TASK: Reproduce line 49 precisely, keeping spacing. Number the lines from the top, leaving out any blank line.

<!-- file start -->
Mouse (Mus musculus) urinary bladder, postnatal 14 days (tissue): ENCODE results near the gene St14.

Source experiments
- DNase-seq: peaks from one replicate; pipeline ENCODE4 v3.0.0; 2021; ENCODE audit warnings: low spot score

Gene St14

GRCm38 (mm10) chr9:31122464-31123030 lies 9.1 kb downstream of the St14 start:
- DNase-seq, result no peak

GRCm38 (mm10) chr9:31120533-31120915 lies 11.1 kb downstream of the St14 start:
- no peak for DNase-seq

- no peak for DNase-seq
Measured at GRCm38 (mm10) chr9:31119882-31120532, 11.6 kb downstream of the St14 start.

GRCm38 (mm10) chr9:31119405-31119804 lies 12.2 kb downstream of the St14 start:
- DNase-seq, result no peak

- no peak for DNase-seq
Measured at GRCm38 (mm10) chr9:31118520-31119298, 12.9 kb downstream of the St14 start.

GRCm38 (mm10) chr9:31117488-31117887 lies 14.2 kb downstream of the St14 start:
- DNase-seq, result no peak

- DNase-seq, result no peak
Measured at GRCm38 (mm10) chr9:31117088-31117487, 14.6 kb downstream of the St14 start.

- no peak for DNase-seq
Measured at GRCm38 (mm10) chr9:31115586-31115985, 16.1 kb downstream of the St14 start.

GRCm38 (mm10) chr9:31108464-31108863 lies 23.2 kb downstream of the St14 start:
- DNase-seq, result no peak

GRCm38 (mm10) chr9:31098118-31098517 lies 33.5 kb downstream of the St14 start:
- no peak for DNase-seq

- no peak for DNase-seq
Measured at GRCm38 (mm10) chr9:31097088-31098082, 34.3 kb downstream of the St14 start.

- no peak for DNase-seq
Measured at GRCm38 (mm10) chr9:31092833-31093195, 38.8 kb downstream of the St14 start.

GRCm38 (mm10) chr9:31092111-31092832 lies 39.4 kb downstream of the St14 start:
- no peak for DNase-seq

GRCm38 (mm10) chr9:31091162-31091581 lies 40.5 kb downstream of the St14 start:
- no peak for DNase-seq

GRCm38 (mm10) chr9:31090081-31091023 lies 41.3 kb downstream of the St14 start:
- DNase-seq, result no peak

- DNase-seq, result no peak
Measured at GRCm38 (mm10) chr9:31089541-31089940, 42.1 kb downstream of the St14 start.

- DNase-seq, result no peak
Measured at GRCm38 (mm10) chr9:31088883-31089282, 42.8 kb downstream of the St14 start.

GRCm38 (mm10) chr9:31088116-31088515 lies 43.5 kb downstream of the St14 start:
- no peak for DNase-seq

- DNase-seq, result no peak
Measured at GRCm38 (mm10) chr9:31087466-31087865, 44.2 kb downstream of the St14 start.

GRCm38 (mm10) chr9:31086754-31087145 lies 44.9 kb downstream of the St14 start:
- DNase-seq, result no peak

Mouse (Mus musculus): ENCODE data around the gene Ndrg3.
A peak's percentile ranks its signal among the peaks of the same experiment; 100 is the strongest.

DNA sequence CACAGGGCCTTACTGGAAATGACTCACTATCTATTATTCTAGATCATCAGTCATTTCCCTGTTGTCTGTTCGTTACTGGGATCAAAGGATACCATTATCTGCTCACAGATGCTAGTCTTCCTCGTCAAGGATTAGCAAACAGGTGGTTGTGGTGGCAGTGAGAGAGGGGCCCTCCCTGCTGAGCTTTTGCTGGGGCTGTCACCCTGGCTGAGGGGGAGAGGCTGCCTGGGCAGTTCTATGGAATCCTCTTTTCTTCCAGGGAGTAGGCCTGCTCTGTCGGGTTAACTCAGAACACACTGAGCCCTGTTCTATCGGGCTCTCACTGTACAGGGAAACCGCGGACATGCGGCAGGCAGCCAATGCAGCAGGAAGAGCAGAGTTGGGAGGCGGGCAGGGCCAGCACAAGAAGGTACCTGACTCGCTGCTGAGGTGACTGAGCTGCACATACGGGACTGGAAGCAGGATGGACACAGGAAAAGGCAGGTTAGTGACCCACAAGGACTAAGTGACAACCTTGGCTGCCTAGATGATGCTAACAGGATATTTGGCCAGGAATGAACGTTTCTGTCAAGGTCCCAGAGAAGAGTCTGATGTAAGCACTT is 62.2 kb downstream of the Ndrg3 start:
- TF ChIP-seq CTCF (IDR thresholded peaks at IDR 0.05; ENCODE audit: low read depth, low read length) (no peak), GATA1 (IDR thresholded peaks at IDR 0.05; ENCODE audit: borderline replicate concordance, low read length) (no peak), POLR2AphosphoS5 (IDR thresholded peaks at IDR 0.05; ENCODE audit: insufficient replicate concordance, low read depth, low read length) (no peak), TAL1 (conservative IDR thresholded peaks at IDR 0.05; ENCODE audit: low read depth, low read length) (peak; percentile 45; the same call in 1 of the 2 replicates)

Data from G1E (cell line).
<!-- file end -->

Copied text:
Data from G1E (cell line).